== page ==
The art of negotiation requires that people know the definitions of some confusing terms. Reservation price, BATNA, surplus, demand, ZOPA – these words can easily overwhelm a new negotiator.
However, once you know the simple definitions of these not-so-simple words, you will be able to use them with ease and authority and apply their concepts to negotiate successfully.
Reservation Price Definition and Examples
Reservation price is the least favorable price at which a negotiation will be accepted. This price is always a numeric amount. Simply put, the reservation price is the lowest amount that a seller will accept for an agreement and the maximum amount a buyer will pay. This is also known as the “walk away” point.
For example, imagine that you are selling the house you purchased 15 years ago at $500,000. Your house is worth $1.5 million, but with the current state of the housing market and the demand for purchasing a house, you would be okay with selling your home for $1 million.
You meet with a prospective buyer, and they tell you that the highest they are willing to pay would be $1 million. This would be your reservation price. From this point, you can decide whether to sell your home to this buyer or wait for a higher offer.
Many people confuse reservation price with BATNA. BATNA stands for “best alternative to a negotiated agreement” and, unlike reservation price, it expresses a scenario rather than a number. BATNA answers the following question: “What will you do if you are unable to reach a negotiated agreement with your partner?” While the reservation price is dependent upon reaching a negotiation, the BATNA is a back-up plan in case negotiation fails.
Using the previous example, imagine that you are still selling your home worth $1.5 million. Your reservation price is $1 million, as it will be the lowest price you would accept from a buyer. However, a close relative is moving to your city from out of state and is looking for a place to live. She offers you $900,000 for your home, a little more than half of its current worth but nearly twice what you paid for it.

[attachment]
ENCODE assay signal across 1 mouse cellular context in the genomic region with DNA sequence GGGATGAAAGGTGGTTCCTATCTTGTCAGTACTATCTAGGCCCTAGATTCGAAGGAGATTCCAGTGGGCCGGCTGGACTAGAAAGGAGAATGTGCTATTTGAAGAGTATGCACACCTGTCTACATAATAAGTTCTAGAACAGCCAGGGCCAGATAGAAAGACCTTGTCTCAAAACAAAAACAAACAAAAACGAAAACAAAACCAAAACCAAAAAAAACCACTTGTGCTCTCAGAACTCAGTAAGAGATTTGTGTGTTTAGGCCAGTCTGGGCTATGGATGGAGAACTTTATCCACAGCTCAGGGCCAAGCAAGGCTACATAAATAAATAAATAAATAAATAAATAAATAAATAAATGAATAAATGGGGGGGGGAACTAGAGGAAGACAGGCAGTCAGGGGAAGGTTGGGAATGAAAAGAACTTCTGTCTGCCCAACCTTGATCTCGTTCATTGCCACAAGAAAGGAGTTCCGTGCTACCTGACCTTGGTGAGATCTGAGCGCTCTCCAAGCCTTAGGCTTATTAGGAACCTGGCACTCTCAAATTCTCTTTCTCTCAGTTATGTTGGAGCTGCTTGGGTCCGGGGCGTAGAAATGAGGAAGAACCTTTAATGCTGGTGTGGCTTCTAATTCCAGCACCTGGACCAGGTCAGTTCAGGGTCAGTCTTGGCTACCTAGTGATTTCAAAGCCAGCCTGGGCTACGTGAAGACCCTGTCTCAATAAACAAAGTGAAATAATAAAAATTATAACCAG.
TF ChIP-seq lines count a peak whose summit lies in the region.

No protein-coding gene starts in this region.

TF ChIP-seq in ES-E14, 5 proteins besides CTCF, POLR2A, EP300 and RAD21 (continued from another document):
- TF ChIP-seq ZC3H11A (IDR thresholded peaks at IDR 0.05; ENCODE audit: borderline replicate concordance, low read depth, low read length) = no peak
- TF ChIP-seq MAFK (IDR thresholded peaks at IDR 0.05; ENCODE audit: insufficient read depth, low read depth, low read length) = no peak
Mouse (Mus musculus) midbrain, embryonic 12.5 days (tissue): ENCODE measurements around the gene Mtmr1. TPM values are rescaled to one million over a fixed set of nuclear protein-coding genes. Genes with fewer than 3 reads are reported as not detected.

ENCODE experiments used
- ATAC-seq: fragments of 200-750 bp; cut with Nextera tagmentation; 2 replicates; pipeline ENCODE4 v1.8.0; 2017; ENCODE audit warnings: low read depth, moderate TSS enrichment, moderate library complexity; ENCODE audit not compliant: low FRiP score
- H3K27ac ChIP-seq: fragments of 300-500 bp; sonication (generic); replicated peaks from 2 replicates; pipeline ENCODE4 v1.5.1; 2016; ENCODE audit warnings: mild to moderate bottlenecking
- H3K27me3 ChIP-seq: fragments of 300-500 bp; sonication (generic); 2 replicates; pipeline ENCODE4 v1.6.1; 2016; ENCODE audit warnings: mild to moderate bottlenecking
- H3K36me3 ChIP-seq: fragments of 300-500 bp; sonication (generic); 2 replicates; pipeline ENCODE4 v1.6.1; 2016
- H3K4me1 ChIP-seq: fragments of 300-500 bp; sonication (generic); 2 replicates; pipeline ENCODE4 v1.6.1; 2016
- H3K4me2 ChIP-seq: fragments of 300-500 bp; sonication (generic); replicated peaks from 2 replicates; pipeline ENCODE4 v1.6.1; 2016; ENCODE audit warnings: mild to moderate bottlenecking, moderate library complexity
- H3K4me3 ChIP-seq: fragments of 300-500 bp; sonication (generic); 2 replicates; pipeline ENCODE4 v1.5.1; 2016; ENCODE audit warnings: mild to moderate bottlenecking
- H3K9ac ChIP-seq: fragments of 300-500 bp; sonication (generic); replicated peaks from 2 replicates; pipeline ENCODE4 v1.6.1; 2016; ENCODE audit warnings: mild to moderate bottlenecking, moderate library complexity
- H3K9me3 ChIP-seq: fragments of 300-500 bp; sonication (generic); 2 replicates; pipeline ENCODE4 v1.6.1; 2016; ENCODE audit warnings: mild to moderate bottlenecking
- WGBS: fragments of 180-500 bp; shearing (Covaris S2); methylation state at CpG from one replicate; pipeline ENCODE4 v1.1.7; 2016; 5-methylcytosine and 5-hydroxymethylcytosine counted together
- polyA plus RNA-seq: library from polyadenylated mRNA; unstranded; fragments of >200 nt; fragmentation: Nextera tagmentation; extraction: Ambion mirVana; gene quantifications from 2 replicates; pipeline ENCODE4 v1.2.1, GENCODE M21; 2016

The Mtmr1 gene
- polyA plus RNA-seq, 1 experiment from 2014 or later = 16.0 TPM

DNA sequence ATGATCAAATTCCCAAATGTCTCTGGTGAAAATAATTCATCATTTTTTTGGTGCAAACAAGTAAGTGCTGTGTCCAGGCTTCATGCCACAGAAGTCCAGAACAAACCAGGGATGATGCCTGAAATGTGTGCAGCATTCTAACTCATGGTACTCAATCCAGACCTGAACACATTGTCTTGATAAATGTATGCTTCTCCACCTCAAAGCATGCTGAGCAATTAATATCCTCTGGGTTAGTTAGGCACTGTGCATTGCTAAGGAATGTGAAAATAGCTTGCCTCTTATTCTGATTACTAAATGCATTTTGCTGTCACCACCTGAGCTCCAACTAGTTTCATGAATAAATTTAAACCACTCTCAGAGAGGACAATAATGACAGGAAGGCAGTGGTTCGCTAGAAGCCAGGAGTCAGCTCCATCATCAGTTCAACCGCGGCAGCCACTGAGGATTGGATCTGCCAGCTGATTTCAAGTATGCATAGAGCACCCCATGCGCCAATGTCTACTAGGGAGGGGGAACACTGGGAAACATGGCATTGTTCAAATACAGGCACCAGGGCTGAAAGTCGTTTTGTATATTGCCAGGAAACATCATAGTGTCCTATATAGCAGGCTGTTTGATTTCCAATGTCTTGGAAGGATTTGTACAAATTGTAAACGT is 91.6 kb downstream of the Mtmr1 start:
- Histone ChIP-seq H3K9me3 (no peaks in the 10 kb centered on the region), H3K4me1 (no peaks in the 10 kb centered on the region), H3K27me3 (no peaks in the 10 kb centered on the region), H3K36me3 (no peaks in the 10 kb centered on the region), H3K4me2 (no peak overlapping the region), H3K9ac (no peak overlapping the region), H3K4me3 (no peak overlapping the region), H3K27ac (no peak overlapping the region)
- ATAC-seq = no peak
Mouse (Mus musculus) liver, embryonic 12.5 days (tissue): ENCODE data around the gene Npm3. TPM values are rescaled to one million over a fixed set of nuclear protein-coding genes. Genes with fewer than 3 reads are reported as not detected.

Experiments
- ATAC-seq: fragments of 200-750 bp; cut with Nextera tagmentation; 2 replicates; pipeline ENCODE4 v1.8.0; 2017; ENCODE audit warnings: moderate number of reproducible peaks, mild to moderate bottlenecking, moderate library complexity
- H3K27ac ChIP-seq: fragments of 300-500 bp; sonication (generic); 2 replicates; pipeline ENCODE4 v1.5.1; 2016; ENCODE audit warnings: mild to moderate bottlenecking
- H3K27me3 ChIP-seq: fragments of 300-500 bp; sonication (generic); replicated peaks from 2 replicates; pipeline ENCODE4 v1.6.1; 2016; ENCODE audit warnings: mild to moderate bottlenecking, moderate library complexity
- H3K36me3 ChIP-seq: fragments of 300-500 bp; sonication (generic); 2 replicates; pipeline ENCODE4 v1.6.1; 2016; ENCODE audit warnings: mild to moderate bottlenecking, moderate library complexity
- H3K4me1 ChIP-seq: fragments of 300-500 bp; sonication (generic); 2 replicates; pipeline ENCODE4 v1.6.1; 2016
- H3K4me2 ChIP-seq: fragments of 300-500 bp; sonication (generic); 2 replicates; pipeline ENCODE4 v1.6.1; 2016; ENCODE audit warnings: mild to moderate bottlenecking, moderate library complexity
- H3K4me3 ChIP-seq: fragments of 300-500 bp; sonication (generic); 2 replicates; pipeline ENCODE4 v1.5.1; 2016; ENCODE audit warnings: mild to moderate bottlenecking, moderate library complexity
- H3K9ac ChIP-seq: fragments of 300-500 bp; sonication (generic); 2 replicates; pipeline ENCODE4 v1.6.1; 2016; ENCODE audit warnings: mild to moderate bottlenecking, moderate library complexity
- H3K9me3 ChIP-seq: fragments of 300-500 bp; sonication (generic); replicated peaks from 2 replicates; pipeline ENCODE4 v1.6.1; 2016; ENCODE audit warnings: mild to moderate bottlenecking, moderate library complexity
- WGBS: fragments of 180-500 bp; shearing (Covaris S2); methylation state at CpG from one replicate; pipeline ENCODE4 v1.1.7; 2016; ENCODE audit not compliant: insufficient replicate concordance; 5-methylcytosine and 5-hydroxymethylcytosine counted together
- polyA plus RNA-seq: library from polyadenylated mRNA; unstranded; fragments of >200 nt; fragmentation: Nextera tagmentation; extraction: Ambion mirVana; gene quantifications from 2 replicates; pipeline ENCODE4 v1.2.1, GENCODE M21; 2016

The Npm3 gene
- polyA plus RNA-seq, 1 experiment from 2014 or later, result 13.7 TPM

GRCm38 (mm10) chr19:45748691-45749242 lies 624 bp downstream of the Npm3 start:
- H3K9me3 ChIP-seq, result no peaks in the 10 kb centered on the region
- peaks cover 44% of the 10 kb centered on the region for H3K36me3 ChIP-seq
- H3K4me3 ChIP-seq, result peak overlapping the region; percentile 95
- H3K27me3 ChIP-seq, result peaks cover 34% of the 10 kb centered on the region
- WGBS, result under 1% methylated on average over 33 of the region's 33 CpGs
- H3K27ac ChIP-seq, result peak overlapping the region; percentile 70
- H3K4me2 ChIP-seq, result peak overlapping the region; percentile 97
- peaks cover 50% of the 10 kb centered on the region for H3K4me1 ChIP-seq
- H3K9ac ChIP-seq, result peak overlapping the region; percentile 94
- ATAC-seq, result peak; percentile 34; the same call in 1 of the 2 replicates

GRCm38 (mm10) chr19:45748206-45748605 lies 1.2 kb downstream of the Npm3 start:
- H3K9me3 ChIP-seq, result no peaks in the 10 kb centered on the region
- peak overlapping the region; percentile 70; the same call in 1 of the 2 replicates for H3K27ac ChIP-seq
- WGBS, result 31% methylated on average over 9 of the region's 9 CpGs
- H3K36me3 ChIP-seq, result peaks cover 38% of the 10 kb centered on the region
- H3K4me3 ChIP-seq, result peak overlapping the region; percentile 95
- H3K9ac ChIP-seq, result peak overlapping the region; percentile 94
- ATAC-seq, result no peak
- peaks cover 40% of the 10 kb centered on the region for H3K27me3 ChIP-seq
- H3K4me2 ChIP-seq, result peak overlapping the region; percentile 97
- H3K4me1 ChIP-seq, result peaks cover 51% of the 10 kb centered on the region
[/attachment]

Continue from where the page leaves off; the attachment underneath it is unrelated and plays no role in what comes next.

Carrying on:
If you are unable to reach a negotiated agreement with an outside buyer, your BATNA would be selling your home to your relative. Your reservation price will remain the same and while you would not be able to sell your home at the desired price, you will still make money off the negotiation.
Often, reservation price and BATNA do not yield such a wide profit margin. Imagine you are selling a guitar online. You purchased the guitar five years ago for $500, and it is still in good condition. You decide to list the guitar for $350 and decide that your reservation price is $200.
A buyer contacts you after six months of waiting for a response. He offers you $150 for your guitar, which is lower than you’ll go. You negotiate for $200, but he refuses. You decide to wait for another offer to come along but inform the buyer that if no one gets back to you, he can have the guitar for $150. This buyer would be your BATNA.
Why Is Reservation Price Important?
Simply put, reservation price is important because it allows a negotiator to define their baseline. For consumers and sellers alike, reservation prices help us make rational, informed decisions during negotiations, ensuring that no shady deals or lowballing takes place. Reservation prices protect everyone during negotiations and enable appropriate discourse.
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